For all of my Bay Area life I’ve been a San Francisco Giants baseball fan, but their season ended in August this year. The Oakland Athletics are still in the playoff running, and last night I had a chance to check out a game at the Oakland Coliseum. Unfortunately, the A’s lost, but it was still a fun night. The Coliseum is the fifth oldest baseball stadium in the Major Leagues and has a lot of history, some of which I was able to be there for.
The top photo is heading into the ballpark across the bridge that carries passengers from BART to the Coliseum. When you’re at this point you’re heading straight toward the back of the infamous “Mount Davis”. Mount Davis was the monstrosity that Al Davis, the owner of the Oakland Raiders at the time, had built to accommodate the return of his football team back to Oakland in 1995 and forever changed the baseball field. It also replaced the bleachers that were there up until then and seen in the bottom photo from the 1980’s.
In evening games long ago, the pretty view of the east side Oakland hills changed colors as the sun went down. Today, you get a golden view of Mt. Davis at sunset. Al Davis bailed out on his Oakland fans in 1981, and then bailed out on his Los Angeles fan base in 1995. Now his son, Mark Davis, will be bailing out on the loyal Oakland Raider fans who forgave his dad 23 years ago. After the Raiders leave for Las Vegas, I think they should blow Mt. Davis up and restore the baseball park to the way it was.
Our seats last night lined up pretty close to this early 1990’s game view. I love AT&T Park, but the Oakland Coliseum is a great place to watch a baseball game for half the price of the Giants ball yard.
Charles O. Finley, who owned the Oakland Athletics from 1960 to 1980, came up with some of the craziest ideas to promote games, like painting the baseballs used in the game yellow. The top photo was from a 1971 “Hot Pants Day” where girls in “hot pants” got in free. The bottom photo was taken during a “Bald-head Day in the 1970’s when bald or balding men were let in free. That’s Charlie O’s mascot mule. (SF Chronicle)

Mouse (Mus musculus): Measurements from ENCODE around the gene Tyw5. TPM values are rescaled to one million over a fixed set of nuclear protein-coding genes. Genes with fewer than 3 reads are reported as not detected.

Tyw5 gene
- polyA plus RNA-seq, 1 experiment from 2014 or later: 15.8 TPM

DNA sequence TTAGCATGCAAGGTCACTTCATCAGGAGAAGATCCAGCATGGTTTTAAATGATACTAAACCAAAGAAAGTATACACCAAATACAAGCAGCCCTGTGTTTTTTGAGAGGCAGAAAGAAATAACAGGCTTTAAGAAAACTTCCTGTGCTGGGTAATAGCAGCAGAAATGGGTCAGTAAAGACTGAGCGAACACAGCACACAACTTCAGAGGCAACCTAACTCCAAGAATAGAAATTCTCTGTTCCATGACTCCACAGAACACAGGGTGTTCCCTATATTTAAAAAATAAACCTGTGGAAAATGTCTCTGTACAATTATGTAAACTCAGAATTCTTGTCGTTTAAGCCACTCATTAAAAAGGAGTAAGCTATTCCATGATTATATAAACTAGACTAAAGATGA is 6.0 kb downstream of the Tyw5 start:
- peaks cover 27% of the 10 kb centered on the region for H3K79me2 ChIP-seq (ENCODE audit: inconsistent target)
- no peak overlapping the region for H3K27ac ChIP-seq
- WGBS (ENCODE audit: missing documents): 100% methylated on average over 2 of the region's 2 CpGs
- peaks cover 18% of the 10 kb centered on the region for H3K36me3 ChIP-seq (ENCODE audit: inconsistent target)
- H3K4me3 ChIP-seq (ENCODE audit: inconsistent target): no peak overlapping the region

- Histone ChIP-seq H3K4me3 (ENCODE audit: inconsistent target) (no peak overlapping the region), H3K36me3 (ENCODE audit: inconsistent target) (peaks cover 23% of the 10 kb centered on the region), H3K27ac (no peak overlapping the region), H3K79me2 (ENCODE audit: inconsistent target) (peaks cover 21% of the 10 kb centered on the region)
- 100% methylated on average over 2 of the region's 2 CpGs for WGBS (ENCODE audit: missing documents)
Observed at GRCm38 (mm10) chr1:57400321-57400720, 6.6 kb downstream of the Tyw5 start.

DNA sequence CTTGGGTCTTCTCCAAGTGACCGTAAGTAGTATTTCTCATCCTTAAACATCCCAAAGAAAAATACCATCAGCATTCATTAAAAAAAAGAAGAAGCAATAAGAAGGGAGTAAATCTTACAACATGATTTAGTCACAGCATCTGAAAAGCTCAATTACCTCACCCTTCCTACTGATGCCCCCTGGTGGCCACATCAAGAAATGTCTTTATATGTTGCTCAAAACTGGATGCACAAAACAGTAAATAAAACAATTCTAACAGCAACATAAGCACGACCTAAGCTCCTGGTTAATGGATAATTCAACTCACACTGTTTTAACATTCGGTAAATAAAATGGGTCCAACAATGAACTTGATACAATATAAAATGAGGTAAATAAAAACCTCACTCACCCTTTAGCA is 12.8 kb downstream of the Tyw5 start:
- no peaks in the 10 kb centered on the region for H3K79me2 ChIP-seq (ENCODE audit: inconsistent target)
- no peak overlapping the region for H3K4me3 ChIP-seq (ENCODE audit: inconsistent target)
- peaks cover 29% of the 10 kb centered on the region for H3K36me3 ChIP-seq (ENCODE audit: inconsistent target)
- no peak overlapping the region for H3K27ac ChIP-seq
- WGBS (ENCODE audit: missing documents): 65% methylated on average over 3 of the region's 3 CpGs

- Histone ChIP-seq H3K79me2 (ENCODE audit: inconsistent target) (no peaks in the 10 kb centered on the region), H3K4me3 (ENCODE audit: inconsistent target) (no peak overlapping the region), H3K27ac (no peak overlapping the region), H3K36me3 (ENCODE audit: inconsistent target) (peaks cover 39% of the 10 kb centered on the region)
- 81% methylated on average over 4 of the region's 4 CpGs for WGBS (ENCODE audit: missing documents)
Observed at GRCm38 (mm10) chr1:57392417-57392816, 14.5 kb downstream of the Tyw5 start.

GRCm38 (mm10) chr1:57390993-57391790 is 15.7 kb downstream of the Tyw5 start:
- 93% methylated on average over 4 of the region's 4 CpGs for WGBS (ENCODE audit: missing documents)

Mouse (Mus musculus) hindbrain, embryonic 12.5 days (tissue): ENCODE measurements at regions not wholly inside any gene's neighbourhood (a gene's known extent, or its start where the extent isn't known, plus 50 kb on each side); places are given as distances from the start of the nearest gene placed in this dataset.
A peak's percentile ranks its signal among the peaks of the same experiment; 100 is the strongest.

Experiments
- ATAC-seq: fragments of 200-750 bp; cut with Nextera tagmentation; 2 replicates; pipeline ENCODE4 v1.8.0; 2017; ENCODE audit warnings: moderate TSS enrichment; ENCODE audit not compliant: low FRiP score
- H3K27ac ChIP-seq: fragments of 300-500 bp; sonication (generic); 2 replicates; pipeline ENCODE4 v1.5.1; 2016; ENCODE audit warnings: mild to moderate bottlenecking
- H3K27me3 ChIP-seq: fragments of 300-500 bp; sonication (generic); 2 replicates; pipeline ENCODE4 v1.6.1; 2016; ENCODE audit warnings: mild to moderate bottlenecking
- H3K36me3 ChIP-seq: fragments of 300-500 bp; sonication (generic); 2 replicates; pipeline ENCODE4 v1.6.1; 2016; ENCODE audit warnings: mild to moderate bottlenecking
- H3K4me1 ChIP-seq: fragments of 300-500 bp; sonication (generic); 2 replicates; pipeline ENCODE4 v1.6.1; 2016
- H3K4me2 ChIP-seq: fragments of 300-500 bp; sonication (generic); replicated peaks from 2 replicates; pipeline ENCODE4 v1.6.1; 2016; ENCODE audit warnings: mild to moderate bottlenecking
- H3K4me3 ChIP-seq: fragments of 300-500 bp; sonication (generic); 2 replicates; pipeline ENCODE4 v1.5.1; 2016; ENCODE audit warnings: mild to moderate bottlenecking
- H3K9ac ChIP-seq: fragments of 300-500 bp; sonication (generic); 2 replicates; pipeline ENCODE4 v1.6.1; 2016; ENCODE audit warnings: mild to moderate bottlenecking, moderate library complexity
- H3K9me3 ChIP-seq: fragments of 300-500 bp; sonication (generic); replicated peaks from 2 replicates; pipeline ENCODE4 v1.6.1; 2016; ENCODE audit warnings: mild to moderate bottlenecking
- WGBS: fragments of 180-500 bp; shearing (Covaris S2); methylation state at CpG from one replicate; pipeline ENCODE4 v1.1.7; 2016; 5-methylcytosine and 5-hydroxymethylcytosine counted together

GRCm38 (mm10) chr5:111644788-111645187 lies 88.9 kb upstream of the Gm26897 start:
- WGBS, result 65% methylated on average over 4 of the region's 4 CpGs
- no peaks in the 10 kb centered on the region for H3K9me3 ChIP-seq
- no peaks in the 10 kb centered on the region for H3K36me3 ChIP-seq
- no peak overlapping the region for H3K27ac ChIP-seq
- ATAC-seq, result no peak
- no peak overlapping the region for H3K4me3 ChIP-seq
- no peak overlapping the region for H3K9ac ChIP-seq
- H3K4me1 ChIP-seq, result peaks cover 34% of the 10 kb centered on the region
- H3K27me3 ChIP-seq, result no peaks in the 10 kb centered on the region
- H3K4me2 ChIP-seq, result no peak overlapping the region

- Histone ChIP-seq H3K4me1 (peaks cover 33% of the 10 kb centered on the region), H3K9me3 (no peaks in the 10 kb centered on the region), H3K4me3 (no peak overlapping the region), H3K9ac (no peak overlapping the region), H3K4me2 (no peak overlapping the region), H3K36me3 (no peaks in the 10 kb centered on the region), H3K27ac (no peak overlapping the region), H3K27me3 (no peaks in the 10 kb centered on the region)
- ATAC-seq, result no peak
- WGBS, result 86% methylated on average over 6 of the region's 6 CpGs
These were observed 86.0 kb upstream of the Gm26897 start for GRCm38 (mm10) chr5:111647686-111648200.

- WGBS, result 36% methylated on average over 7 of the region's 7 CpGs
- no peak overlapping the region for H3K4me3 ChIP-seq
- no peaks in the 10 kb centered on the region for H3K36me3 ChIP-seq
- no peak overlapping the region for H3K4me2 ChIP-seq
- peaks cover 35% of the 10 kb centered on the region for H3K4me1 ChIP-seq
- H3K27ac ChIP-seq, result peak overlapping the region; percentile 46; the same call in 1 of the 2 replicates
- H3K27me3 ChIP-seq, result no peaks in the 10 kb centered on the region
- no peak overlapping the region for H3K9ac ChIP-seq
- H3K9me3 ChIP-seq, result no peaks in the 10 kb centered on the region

This is a great shot of Ken Stabler throwing a touchdown pass for the Raiders on his way down in a 1974 game against the Miami Dolphins. (SF Chronicle)
In July of 1978, the Rolling Stones played to a crowd of over 64,000 people for “A Day on the Green” on Mick Jagger’s 34th birthday. (SF Chronicle)
Balloons being released during the Rolling Stones 1978 concert over the bleachers where Mt. Davis is now: (SF Chronicle.)
I think MVP Baseball is the best video baseball game. I used to play that for hours. If you get enough points you can play baseball games in classic baseball parks, such as Ebbets Field or the Polo Grounds. Now, I guess, they also have the old Oakland Coliseum before Mt. Davis. Imagine that!
In 1997, interleague baseball play during the regular season was introduced. I was at the first interleague season game between the San Francisco Giants and the Oakland Athletics held at the Oakland Coliseum. They had played In July that year at Candlestick, but this was the first one in Oakland. On September 1st 1997, I was in Section 218, Row 2, Seat 19, when Barry Bonds hit a foul ball back behind home plate. I was looking around the stadium through mini binoculars and not paying attention to the game when the ball hit me in the stomach. It didn’t hurt much, but it left a bruise larger than the baseball. I remember a ton of people climbing all over me to get the ball that fell down by my feet, but my brother sitting next to me snagged it and gave it to me figuring that earned it. I’ve still got the ball and the fading ticket, as well.